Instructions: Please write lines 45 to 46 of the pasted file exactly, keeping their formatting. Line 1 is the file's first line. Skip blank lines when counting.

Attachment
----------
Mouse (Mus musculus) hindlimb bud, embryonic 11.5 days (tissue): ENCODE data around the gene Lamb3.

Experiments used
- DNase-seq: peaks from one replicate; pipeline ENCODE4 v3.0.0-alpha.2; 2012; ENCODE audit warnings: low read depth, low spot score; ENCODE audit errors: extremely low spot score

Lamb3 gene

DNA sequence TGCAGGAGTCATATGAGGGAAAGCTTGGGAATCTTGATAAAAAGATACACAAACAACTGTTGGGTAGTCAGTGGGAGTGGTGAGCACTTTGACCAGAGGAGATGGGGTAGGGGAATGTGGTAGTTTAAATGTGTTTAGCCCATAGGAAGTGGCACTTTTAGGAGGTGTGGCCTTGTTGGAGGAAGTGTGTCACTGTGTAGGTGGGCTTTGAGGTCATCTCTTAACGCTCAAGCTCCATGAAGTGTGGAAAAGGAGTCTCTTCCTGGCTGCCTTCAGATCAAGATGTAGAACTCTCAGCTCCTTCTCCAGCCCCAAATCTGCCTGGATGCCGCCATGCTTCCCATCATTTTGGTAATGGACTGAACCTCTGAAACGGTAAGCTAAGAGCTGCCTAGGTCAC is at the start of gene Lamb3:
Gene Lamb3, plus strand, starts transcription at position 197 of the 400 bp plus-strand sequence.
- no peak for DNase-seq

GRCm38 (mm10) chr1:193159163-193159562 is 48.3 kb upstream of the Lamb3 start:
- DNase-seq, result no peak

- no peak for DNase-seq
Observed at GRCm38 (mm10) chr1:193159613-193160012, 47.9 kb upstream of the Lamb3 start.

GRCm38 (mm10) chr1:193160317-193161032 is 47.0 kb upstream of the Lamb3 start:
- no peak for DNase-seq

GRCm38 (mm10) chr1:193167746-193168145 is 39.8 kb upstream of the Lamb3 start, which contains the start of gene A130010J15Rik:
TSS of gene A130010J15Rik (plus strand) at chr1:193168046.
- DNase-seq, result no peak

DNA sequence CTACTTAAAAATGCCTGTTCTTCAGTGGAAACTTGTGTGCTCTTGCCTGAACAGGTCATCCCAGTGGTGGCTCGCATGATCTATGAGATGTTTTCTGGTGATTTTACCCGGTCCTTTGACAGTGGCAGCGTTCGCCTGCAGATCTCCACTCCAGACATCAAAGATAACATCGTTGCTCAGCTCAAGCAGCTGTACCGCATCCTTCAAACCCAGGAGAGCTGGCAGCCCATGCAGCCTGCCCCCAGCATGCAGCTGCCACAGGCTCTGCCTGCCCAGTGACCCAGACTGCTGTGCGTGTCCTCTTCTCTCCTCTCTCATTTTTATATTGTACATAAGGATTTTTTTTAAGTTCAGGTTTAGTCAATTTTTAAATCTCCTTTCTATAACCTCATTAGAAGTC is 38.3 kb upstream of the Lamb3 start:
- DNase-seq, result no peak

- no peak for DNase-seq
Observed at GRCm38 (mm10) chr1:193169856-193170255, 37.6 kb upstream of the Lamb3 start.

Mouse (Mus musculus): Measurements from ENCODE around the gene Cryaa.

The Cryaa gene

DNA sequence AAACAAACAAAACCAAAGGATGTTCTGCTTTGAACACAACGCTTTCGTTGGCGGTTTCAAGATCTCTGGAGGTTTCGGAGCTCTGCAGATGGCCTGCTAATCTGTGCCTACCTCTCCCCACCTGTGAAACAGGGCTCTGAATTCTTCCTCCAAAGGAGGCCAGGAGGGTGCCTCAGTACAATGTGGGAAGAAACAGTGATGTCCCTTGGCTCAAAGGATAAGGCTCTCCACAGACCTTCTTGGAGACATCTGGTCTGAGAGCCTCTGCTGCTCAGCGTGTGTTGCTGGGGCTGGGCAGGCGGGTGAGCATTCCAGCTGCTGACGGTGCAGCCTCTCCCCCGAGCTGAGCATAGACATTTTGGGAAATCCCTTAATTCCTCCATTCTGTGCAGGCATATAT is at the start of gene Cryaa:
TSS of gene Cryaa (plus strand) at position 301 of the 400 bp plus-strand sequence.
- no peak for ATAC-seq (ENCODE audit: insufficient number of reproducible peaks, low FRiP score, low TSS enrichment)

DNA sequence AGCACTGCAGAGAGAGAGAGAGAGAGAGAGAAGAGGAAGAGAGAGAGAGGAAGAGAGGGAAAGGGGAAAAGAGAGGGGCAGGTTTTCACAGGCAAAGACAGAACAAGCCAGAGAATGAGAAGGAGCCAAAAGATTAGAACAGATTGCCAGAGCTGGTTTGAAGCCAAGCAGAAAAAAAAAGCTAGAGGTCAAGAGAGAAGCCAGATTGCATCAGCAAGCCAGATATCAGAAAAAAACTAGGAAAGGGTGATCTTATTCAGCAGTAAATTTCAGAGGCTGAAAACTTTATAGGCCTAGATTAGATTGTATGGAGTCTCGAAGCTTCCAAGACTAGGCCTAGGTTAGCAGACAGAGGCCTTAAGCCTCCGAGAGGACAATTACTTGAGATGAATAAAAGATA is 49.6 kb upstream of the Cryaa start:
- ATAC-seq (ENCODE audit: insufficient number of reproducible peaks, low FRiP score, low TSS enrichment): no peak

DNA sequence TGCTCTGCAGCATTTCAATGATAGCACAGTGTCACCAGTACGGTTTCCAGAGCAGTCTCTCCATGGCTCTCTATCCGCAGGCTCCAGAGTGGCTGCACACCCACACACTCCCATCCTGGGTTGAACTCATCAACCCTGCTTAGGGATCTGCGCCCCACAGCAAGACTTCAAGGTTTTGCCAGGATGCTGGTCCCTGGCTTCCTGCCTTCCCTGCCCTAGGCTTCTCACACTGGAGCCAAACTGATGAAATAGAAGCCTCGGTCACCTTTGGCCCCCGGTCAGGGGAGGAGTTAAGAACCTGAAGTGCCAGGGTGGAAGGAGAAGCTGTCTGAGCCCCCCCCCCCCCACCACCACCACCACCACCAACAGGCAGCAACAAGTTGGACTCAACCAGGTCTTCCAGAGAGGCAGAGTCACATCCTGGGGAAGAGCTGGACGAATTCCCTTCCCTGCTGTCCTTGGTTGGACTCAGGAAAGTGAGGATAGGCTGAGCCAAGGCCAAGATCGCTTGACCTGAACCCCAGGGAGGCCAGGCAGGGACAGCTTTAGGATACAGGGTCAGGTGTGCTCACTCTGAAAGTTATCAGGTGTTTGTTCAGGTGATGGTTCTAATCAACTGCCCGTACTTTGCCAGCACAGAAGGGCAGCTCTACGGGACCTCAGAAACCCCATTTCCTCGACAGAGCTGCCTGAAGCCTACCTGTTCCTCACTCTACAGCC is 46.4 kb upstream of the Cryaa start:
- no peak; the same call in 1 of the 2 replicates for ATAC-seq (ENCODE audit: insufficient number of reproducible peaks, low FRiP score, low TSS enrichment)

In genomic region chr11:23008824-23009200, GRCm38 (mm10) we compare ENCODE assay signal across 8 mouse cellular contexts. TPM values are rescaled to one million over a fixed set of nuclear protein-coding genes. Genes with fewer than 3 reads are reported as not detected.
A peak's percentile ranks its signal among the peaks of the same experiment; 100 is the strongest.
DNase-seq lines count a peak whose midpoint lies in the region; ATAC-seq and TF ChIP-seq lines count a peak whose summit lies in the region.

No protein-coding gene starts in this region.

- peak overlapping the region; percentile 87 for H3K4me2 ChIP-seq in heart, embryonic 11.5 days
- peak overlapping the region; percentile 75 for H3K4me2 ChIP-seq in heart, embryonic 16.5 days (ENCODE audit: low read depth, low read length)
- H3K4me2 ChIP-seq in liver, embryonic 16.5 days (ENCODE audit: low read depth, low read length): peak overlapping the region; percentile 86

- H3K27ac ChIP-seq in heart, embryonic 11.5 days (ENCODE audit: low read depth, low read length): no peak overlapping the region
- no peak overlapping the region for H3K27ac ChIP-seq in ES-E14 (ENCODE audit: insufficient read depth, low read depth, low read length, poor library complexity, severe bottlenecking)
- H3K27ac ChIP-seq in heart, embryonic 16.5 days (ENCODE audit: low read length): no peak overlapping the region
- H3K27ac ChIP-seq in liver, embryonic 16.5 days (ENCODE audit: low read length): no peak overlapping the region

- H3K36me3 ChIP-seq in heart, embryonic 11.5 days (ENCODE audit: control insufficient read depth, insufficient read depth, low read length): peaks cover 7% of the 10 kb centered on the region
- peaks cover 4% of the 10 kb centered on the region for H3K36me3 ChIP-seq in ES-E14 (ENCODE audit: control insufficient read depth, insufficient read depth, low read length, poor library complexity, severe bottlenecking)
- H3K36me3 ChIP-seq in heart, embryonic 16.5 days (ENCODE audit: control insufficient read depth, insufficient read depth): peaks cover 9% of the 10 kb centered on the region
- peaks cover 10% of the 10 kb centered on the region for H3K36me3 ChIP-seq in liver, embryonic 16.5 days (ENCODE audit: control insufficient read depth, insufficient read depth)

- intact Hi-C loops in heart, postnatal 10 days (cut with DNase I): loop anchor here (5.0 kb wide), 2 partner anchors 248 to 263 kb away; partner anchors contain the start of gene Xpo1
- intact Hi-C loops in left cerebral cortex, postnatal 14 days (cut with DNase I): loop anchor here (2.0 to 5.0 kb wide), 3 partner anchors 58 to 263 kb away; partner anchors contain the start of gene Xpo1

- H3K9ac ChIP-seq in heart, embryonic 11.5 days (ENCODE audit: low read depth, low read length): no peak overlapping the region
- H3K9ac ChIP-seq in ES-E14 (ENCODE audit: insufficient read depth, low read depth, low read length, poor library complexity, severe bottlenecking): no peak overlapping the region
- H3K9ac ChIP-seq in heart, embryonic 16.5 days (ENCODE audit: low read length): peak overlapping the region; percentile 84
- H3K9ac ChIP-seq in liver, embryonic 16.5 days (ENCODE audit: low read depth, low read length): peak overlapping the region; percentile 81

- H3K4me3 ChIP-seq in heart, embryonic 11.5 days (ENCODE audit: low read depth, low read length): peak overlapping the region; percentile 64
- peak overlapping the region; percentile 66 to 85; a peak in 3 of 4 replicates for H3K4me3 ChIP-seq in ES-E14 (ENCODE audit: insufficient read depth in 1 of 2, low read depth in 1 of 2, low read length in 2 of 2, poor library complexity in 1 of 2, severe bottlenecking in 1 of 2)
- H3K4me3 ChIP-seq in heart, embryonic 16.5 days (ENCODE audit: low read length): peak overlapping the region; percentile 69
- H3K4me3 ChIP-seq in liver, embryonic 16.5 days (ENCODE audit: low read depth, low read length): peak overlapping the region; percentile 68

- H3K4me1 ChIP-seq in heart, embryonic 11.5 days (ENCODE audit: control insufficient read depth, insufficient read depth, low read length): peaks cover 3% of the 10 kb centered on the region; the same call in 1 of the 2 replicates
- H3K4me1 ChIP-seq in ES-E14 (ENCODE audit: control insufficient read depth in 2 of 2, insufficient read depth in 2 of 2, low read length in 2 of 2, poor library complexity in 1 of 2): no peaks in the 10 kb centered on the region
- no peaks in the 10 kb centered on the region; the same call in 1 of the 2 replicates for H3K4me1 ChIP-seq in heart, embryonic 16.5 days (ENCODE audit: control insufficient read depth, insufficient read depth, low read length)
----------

- intact Hi-C loops in heart, postnatal 10 days (cut with DNase I): loop anchor here (5.0 kb wide), 2 partner anchors 248 to 263 kb away; partner anchors contain the start of gene Xpo1
- intact Hi-C loops in left cerebral cortex, postnatal 14 days (cut with DNase I): loop anchor here (2.0 to 5.0 kb wide), 3 partner anchors 58 to 263 kb away; partner anchors contain the start of gene Xpo1